Intraocular Pressure During Robotic Assisted Laparoscopic Procedures Utilizing Steep Trendelenburg Positioning

This study has been completed.
Sponsor:
Information provided by:
United States Naval Medical Center, San Diego
ClinicalTrials.gov Identifier:
NCT01261871
First received: December 15, 2010
Last updated: December 16, 2010
Last verified: December 2009
  Purpose

The purpose of this study is to measure pressures within the eye (during surgery to remove the prostate or abdominopelvic masses) as the body position required for these laparoscopic procedures has been associated with increases in pressure within the eye.


Condition
Ocular Hypertension

Study Type: Observational
Study Design: Observational Model: Case Control
Time Perspective: Prospective
Official Title: Intraocular Pressure During Robotic Prostatectomy, Laparoscopic Surgery, and Open Exploratory Laparotomy

Resource links provided by NLM:


Further study details as provided by United States Naval Medical Center, San Diego:

Primary Outcome Measures:
  • Effect of radical prostatectomy technique on intraocular pressure. [ Time Frame: 30 days post surgical procedure. ] [ Designated as safety issue: Yes ]

Enrollment: 60
Study Start Date: December 2008
Study Completion Date: May 2010
Primary Completion Date: May 2010 (Final data collection date for primary outcome measure)
Groups/Cohorts
Robotic laparoscopic prostatectomy

Detailed Description:

The National Cancer Institute estimates that 218,890 new cases of prostate cancer will have been diagnosed in 2007. The three most commonly chosen options for localized prostate cancer are radical prostatectomy (RP), external radiation therapy (XRT), and interstitial brachytherapy (BT). A variety of surgical approaches are available, including open, laparoscopic, and robotic prostatectomy. With the current trend towards "minimally invasive" techniques, laparoscopic prostatectomy (LP) and, in particular, robotic assisted LP are on the rise. Since gaining FDA approval in 2001, the robotic procedure has gained over 1/3 of the market share. Preliminary data suggests this number may now have grown to over 50% of all prostatectomies for cancer performed in the United States.

The minimally invasive procedures offer some advantages relative to the open alternative: smaller incisions, improved pain control, decreased blood loss, and faster recovery have been well documented. Cancer specific and quality of life (sexual function, continence) outcomes will need more long term evaluation before definitive advantages with the minimally invasive techniques are stated. Furthermore, there are potential risks with these minimally invasive methods that have not been fully elucidated.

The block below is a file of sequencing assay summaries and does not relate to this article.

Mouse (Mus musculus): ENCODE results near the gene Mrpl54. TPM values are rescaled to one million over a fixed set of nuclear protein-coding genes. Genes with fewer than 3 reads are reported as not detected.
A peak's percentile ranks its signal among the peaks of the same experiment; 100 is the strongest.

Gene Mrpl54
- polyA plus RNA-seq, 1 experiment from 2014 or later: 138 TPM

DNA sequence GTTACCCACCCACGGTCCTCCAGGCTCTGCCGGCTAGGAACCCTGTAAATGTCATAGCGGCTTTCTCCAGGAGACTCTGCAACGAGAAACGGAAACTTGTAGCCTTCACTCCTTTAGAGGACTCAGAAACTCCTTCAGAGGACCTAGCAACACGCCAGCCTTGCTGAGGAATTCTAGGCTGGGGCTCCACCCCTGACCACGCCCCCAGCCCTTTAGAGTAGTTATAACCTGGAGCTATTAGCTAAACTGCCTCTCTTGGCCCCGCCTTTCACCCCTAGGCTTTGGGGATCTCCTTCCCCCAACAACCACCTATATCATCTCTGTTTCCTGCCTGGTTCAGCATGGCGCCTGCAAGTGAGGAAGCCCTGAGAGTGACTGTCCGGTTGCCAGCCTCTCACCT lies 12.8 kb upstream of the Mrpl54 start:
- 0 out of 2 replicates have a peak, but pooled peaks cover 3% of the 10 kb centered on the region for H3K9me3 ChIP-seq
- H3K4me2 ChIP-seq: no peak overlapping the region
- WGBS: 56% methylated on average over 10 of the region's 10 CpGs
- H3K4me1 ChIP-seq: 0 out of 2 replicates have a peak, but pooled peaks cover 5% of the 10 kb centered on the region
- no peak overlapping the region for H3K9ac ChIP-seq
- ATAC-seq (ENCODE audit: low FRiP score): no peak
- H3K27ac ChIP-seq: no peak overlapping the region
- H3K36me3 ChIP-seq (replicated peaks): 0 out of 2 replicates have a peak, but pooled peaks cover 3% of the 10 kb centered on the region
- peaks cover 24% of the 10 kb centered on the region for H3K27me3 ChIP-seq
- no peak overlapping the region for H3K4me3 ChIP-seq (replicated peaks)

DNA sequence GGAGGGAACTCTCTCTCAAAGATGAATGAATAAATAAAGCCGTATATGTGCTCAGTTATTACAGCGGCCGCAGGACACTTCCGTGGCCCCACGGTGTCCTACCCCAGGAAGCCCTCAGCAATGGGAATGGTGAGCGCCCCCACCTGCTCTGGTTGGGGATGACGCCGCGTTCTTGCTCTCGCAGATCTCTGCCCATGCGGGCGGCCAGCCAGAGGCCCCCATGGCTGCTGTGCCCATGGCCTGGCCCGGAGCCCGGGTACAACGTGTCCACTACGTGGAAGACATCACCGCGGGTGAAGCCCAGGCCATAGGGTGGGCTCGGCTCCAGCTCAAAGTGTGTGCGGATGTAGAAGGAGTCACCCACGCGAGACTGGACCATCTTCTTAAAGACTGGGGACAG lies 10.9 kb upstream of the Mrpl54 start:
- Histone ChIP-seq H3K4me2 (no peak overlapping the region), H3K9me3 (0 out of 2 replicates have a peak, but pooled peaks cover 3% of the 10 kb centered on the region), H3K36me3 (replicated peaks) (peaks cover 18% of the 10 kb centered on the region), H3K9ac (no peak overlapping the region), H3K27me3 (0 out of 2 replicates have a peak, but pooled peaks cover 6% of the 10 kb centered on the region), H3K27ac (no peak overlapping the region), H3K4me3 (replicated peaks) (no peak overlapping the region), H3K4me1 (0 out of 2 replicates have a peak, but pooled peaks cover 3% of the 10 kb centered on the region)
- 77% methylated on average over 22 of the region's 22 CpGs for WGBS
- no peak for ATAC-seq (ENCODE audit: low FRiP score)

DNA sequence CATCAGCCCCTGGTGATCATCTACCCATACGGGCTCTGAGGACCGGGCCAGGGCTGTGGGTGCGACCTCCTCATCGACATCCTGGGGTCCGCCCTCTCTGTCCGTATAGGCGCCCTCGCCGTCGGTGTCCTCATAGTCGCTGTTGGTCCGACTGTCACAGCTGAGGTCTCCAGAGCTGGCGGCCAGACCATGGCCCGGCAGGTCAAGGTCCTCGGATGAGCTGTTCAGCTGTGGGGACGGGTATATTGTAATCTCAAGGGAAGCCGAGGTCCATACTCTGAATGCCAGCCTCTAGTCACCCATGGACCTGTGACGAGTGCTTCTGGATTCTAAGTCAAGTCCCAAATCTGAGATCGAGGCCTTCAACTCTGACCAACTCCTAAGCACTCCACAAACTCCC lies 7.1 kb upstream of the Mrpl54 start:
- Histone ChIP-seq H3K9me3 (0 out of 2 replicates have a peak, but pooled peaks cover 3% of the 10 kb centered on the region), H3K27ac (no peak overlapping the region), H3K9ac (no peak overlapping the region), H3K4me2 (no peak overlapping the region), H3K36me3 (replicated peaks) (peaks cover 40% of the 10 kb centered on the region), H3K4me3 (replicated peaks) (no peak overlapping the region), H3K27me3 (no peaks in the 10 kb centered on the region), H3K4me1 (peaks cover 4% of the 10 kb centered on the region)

During a laparoscopic or robotic prostatectomy, patients are subjected to a marked Trendelenberg position throughout the majority of the procedure. The effect of body positioning has been shown previously to affect intraocular pressure (IOP). However, the effect of surgical positioning on IOP during prostatectomies has not been well studied and is not definitively known. Anecdotal reports of postoperative vision loss following robotic assisted laparoscopic prostatectomy have surfaced thus further research is required to study the effect that these procedures for prostate cancer may have on IOP and vision.

  Eligibility

Ages Eligible for Study:   18 Years and older
Genders Eligible for Study:   Male
Accepts Healthy Volunteers:   No
Sampling Method:   Non-Probability Sample
Study Population

Patients who are undergoing primary radical prostatectomy for the diagnosis of prostate cancer at Naval Medical Center San Diego.

Criteria

Inclusion Criteria:

  • Age ≥ 18 years
  • Patients choosing to undergo surgical treatment for prostate cancer

Exclusion Criteria:

  • Prior treatment of prostate cancer by any means
  • History of glaucoma, macular degeneration, or diabetic retinopathy
  • History of eye trauma/injury
  • History of non-refractive eye surgery
  • Allergy to topical anesthetic (this will be used during the eye exam)
  Contacts and Locations
Choosing to participate in a study is an important personal decision. Talk with your doctor and family members or friends about deciding to join a study. To learn more about this study, you or your doctor may contact the study research staff using the Contacts provided below. For general information, see Learn About Clinical Studies.

Please refer to this study by its ClinicalTrials.gov identifier: NCT01261871

Locations
United States, California
United States Naval Medical Center
San Diego, California, United States, 92134-5000
Sponsors and Collaborators
United States Naval Medical Center, San Diego
Investigators
Principal Investigator: Brian K Auge, M.D. United States Naval Medical Center, San Diego
  More Information

No publications provided

Responsible Party: Brian K. Auge/ Principal Investigator, United States Naval Medical Center, San Diego
ClinicalTrials.gov Identifier: NCT01261871     History of Changes
Other Study ID Numbers: NMCSD.2008.0045
Study First Received: December 15, 2010
Last Updated: December 16, 2010
Health Authority: United States: Federal Government

Additional relevant MeSH terms:
Hypertension
Ocular Hypertension
Cardiovascular Diseases
Eye Diseases
Vascular Diseases

ClinicalTrials.gov processed this record on October 22, 2014